Life as a military spouse can be lonely, anxious, and filled with social pressure. But where do those high expectations come from? Military spouses have long been expected to make sacrifices for their country—and Martha Washington, the first First Lady, helped set the tone nearly 250 years ago.
Like other upper-class white women of her day, Martha was expected to raise children, oversee her massive staff of slaves and servants, and receive her husband’s guests. But when George Washington took command of the Continental Army, her life changed irrevocably. She did not know it, but her husband would be gone for eight long years as the army struggled to defeat the larger and more technologically advanced British army.
Today, many military members’ deployments are overseas, but George was deployed nearby. Martha followed him to camp, and they spent about half of the war together.
During the 18th century, war was seasonal, and when autumn came, both armies hunkered down in winter quarters. This gave Martha a chance to see George, and he requested that she visit his winter encampment each year of the war. As the war dragged on, she became a critical comfort to the increasingly unhappy general.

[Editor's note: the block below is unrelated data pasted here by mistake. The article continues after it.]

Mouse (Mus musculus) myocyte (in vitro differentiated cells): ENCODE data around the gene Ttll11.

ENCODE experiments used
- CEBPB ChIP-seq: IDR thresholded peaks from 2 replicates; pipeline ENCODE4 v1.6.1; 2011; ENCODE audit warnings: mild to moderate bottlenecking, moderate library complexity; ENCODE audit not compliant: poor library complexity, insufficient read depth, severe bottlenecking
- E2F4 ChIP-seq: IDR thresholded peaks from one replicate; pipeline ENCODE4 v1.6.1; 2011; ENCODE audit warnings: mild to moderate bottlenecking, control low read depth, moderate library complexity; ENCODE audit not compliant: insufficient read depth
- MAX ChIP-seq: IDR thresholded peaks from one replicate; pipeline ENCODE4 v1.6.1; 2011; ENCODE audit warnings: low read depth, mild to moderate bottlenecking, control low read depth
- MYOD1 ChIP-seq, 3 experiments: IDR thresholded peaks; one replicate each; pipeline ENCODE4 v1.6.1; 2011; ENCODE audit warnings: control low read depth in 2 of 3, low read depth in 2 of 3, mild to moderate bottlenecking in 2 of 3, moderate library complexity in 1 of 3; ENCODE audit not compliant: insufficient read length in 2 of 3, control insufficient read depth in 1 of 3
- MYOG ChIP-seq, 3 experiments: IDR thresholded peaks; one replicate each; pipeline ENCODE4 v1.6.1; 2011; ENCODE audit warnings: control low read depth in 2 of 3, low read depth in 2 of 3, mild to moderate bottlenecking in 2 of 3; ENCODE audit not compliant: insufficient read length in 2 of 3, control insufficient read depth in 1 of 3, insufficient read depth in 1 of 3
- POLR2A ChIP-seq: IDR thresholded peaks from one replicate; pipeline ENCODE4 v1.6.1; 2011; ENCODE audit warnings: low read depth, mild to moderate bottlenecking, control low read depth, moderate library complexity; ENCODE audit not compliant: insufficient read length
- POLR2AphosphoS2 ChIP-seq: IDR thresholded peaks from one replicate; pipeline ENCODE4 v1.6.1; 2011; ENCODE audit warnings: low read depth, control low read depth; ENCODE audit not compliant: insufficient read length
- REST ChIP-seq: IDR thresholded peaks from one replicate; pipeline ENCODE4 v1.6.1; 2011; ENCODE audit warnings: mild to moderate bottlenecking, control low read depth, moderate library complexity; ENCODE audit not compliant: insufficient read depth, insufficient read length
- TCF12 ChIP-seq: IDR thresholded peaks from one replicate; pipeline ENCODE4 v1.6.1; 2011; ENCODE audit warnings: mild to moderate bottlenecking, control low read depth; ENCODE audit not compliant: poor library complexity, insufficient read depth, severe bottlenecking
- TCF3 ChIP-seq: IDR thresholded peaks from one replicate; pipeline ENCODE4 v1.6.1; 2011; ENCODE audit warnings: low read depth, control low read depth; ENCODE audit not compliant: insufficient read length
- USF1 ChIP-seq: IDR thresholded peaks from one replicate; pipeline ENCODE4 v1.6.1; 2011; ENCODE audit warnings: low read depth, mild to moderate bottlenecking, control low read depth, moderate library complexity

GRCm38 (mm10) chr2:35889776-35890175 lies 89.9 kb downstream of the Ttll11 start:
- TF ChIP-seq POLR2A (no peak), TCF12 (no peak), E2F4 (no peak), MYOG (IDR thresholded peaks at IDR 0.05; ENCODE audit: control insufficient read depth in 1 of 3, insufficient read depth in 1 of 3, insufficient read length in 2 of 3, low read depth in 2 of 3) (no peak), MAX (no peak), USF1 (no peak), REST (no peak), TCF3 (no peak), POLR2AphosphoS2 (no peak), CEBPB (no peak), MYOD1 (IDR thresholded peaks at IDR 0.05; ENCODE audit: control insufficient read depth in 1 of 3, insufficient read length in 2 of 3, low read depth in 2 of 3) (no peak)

Martha took an active role at camp. She managed food and essentially ran Washington’s headquarters, organizing social events and soothing the tempers of officers and their wives. She comforted not only her husband, but the soldiers she met there.
“I never in my life knew a woman so busy from early morning until latest as was lady Washington,” wrote a woman who visited Valley Forge in 1778. Martha oversaw social events, nursed sick soldiers, acted as a liaison between her husband and other officials, and cheered troops whose prospects of victory looked increasingly bleak.
She also became the general’s confidante not just in issues of love, but in issues of military strategy. “Martha had more responsibility than the other wives,” notes George Washington’s Mount Vernon. “She was the General’s sounding board and closest confidant. She acted as his secretary and representative, copying letters and representing him at official functions.” She also organized a massive donation campaign that collected funds and clothing on behalf of the troops.
Martha traveled so much during the Revolutionary War that she called herself “the great perambulator.” She risked her life by traveling through dangerous territory to reach camp, and was accompanied by an armed guard to prevent being kidnapped. She also left her family—and the world to which she was accustomed—far behind.
Without knowing it, Martha Washington had set a precedent for wives in war. The resilience and strength she displayed—and the image of military wives as long-suffering and willing to give up everything for their husbands—has persisted to this day. Military spouses are no longer expected to accompany their partners onto the actual battlefield, but they are still asked to make massive sacrifices for their country.
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